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The Top 5 Metal Songs About the Bond Between a Band and Their Fans


The relationship between a band and their audience is something very, very sacred. Many times, it’s a more significant and less fragile bond than what they have between some of their own family members. Metal fans certainly expect it from their favorite bands, and because the bands are fans themselves, they expect their fans to notice the appreciation they have for them. They express their love for their audience in the special thanks lists and at concerts all the time, and they mean it. As you’ll soon discover, at least several bands in the metal genre have crafted songs about it. These tunes show how the bands stand as one with their fans and stress the importance of always staying loyal to each other.

5. Exodus - The Lunatic Parade from “Impact is Imminent” (1990)
www.youtube.com/watch
Much of Exodus’s fourth album sounded like an attempt to rewrite a lot of the material from their previous release, “Fabulous Disaster”, and make it more aggressive. “The Lunatic Parade” was their ‘90s version of “The Toxic Waltz” with strikingly similar riffing. It really paints a picture of the full essence of attending an Exodus show, it’s not just about moshing this time. It’s about that, anticipating the moment when the band takes the stage, screaming along with the songs, meeting friends and making new ones at the gig, and meeting the stars of the show. There are plenty of other songs that describe being at a metal concert, but not in such a broad sense. The biggest reason for this track’s inclusion on this ranking is because of the line, “Hats off to the faithful that come to waltz with us”. Plus, The Bay Area thrash legends promise their audience that, “We’ll remember all of you, unless our crew dismembers you”.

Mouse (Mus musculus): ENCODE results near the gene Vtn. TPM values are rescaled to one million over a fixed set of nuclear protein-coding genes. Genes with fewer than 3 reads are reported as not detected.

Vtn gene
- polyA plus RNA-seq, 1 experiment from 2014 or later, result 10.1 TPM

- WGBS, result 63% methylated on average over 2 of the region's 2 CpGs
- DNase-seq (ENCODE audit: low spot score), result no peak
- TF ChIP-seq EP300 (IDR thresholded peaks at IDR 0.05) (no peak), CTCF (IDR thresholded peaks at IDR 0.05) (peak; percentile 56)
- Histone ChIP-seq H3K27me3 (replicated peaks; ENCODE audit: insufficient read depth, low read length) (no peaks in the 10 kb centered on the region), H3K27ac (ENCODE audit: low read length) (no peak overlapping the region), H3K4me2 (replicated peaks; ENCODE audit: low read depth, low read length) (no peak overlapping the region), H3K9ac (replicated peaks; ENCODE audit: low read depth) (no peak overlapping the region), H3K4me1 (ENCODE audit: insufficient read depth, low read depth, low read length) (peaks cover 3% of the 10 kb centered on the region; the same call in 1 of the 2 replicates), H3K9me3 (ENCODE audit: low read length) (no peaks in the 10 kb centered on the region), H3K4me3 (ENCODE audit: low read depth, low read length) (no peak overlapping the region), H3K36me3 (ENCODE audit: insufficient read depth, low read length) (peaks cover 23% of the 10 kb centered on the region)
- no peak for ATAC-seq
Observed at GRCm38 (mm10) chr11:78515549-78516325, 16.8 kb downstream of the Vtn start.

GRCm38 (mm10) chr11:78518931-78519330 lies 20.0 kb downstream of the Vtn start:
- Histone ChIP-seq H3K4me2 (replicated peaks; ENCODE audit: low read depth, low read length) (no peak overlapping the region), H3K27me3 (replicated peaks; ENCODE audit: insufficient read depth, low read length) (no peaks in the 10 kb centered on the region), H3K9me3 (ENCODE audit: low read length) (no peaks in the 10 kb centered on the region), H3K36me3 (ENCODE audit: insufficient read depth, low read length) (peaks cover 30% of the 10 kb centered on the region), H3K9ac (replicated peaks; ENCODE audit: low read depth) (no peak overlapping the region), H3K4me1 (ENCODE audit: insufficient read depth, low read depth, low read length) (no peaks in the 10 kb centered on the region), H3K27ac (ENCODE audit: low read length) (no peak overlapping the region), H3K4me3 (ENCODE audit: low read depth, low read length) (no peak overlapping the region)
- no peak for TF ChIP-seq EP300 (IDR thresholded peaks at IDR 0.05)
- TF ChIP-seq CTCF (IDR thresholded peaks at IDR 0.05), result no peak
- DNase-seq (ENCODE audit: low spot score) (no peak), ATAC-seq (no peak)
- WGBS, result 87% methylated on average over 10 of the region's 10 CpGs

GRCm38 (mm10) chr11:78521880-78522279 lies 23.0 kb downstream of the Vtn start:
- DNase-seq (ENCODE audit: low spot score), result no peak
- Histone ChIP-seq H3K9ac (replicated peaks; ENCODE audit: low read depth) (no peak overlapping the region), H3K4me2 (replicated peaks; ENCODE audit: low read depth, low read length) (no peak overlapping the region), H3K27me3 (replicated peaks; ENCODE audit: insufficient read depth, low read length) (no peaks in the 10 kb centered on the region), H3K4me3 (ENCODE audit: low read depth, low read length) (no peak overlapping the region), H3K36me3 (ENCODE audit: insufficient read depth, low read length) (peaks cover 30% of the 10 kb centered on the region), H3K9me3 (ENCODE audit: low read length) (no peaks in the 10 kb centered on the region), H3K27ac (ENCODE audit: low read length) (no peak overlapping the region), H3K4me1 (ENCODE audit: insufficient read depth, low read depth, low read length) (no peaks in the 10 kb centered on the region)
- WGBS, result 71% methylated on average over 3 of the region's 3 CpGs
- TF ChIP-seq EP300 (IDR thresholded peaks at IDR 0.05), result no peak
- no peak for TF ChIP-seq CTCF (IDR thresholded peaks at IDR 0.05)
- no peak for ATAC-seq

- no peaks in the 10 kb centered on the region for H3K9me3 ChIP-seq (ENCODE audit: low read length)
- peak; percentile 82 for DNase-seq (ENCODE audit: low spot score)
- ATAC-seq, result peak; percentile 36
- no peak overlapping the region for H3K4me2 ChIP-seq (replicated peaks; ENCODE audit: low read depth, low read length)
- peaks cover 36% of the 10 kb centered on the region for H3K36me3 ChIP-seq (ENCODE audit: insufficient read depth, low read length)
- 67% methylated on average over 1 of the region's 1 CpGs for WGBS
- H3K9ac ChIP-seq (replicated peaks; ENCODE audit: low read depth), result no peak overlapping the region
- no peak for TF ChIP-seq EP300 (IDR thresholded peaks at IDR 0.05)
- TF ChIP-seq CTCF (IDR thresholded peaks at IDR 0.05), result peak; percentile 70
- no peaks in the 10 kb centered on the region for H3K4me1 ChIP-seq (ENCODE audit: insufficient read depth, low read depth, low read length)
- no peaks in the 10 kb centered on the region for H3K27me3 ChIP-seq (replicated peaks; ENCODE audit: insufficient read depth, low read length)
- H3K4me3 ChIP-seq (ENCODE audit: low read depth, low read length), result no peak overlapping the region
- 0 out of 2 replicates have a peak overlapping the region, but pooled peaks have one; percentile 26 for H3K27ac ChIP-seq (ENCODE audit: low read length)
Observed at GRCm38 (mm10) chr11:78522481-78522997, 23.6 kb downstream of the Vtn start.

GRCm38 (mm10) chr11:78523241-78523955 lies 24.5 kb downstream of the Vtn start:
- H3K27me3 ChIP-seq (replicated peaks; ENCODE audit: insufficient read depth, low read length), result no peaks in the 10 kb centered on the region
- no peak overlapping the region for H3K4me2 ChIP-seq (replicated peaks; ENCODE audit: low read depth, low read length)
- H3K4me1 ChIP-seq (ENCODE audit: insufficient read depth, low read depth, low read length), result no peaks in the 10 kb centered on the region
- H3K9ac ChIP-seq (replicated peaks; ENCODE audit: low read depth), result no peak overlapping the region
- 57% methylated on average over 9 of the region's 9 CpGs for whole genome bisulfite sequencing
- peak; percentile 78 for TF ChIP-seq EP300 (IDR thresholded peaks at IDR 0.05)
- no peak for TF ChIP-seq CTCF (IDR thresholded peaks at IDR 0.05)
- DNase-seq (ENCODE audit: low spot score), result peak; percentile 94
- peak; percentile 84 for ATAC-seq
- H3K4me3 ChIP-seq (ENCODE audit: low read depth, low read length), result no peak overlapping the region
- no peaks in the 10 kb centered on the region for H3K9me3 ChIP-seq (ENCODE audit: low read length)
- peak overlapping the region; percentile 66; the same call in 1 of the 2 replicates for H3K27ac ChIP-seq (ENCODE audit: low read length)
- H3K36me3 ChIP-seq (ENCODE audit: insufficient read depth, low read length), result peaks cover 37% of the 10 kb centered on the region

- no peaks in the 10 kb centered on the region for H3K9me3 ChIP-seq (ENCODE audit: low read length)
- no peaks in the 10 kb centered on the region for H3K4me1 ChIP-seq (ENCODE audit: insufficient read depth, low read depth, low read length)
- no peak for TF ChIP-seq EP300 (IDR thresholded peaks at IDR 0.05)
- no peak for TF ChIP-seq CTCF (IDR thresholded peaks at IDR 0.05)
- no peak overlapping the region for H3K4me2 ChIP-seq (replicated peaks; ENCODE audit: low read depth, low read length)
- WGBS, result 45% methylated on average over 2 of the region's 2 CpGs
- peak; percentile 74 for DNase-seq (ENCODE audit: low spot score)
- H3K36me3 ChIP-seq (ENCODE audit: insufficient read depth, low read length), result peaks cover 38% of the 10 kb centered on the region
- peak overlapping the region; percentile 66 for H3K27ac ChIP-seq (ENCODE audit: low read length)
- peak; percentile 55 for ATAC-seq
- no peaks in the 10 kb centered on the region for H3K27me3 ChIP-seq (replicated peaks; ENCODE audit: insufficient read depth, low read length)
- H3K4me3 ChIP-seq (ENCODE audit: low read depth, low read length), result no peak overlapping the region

4. Saxon - To the End from “Battering Ram” (2015)
www.youtube.com/watch
I’m coming at you with another mid-tempo headbanger. Hey, we’re just getting warmed up here! It is about touring being a way of life and missing loved ones as you go along. This was one of the first few tunes that gave me the idea to write this article. Upon giving the lyrics closer attention, it seems like it can be interpreted on multiple levels. When Biff Byford sings about how painful it is to leave people behind, I think he is expressing that he is missing his family at home, as well as missing the fans he saw and met at the previous night’s gig.

3. Breaker - From the Heart from “Get Tough!” (1987)
www.youtube.com/watch
The fact that this song’s first line is “I don’t know why you believe me, I can’t understand it at all” is enough to prove that this is the most humble tune on the list. This Cleveland act was inspired to write this fan appreciation cut after receiving so many letters of praise (and even before they released their first album, apparently). It’s upbeat, melodic, and powerful.

2. Destruction - The Butcher Strikes Back from “All Hell Breaks Loose” (2000)
www.youtube.com/watch